PH inflation to remain low despite Oct. uptick — BSP
MANILA, Philippines — The pace of price increases in the Philippine economy will likely stay muted over the short term due to weak demand both locally and abroad due to the lingering economic effects of the coronavirus pandemic, according to the central bank.
Bangko Sentral ng Pilipinas Governor Benjamin Diokno gave this assessment to reporters on Thursday after the latest government data showed a slight uptick in the October inflation rate to 2.5 percent from the previous month’s 2.3 percent.
“The October 2020 inflation was within the BSP’s forecast range of 1.9–2.7 percent,” the central bank chief said. “The latest inflation outturn is consistent with the BSP’s prevailing assessment of favorable inflation dynamics over the policy horizon.”
“The balance of risks continues to lean toward the downside due largely to the impact on domestic and global economic activity of possible deeper economic disruptions caused by the pandemic,” Diokno explained.
The resulting year-to-date average inflation rate of 2.5 percent remained within the government’s target range of 3 percent, plus or minus 1 percentage point for the year.
By contrast, core inflation — which excludes selected volatile food and energy items to measure underlying price pressures — eased to 3 percent year-on-year in October from 3.2 percent in September.
The government said higher headline inflation was traced mainly to faster price increases for selected food items. Meat inflation went up as pork prices increased due to some tightness in supply brought about by the African Swine Fever. At the same time, fish inflation also increased as adverse weather conditions limited the supply of fish.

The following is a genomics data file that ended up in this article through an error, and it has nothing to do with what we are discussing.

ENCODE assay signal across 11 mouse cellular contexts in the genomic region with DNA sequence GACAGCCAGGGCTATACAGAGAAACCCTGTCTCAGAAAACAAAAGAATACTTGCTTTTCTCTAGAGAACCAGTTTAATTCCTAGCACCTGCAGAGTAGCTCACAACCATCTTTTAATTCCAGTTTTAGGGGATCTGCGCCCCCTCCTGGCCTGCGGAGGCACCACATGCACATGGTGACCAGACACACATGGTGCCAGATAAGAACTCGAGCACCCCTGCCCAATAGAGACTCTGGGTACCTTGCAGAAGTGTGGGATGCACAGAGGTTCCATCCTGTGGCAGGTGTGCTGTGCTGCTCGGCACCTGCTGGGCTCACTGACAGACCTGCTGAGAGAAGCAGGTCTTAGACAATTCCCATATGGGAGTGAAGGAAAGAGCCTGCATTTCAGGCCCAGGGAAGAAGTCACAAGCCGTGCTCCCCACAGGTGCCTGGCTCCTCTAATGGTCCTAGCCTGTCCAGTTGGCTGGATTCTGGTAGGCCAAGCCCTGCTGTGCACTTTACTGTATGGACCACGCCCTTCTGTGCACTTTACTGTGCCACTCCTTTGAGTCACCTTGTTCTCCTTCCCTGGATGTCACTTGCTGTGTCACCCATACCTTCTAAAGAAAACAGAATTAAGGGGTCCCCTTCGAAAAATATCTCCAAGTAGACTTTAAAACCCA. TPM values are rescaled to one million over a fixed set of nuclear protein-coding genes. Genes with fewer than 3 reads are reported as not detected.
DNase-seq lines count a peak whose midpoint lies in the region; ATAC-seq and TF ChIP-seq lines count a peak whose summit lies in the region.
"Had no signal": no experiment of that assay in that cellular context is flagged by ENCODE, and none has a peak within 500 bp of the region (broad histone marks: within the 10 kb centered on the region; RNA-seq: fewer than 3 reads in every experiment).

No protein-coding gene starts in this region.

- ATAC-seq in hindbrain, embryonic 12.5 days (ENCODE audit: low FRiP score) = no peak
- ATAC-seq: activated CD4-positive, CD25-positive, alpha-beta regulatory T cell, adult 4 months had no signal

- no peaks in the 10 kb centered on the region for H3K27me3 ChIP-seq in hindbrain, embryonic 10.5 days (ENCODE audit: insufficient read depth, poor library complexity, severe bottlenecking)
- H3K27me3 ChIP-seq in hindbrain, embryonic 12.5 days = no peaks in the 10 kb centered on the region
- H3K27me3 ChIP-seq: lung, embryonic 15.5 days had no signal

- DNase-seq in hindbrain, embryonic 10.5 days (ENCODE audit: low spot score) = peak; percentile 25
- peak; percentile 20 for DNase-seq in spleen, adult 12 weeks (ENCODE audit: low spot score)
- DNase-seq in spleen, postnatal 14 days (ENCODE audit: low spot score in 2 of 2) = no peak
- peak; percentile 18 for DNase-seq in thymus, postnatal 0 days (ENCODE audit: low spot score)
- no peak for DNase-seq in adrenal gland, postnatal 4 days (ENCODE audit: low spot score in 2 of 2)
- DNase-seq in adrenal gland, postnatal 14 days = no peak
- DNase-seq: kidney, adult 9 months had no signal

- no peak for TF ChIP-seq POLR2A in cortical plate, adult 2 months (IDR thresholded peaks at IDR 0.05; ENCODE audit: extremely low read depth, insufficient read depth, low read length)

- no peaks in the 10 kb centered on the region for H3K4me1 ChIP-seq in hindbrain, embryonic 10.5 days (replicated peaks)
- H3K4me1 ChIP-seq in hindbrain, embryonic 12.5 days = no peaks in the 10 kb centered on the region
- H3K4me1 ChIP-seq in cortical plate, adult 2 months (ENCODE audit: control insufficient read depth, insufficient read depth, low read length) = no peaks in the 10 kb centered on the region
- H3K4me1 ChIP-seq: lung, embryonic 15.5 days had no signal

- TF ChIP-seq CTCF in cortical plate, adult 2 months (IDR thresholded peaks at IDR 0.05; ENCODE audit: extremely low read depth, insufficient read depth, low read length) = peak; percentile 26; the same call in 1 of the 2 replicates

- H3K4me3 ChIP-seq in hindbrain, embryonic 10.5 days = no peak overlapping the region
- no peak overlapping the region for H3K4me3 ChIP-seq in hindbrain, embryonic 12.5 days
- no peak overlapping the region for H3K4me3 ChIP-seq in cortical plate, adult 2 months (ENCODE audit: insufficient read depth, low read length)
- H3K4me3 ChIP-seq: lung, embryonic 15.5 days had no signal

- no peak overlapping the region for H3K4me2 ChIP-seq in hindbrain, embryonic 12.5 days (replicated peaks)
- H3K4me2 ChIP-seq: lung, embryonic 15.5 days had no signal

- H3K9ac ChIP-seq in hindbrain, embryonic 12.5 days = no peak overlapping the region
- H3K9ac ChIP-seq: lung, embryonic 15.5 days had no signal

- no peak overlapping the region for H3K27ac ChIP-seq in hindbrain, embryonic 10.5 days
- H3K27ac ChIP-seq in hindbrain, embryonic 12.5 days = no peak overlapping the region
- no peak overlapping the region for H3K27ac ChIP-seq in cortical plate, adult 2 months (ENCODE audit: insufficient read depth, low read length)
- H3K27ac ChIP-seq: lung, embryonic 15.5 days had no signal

Given these developments, Diokno said that the Monetary Board will consider the latest inflation outturn together with the upcoming release of the third quarter gross domestic product data in its assessment of the outlook for inflation and economic activity for the group’s interest rate setting meeting on Nov. 19.
“The BSP stands ready to deploy all available measures in its toolkit in fulfillment of its policy mandate as it continues to assess the impact of the global health crisis on the domestic economy,” he said.
ING Bank Manila senior economist Nicholas Mapa pointed to Diokno’s earlier statement that he will likely keep policy rates untouched over the course of the next two quarters with real policy rates now negative at -0.25 percent, and after rolling out a series of aggressive rate cuts earlier this year.
“We forecast a [rate cut] pause from BSP well into 2021,” he said. “We expect inflation to settle at 2.4 percent for the year as anemic domestic demand to keep a lid on price gains with BSP content with providing liquidity support via its bond purchase program to help stimulate the recovery.
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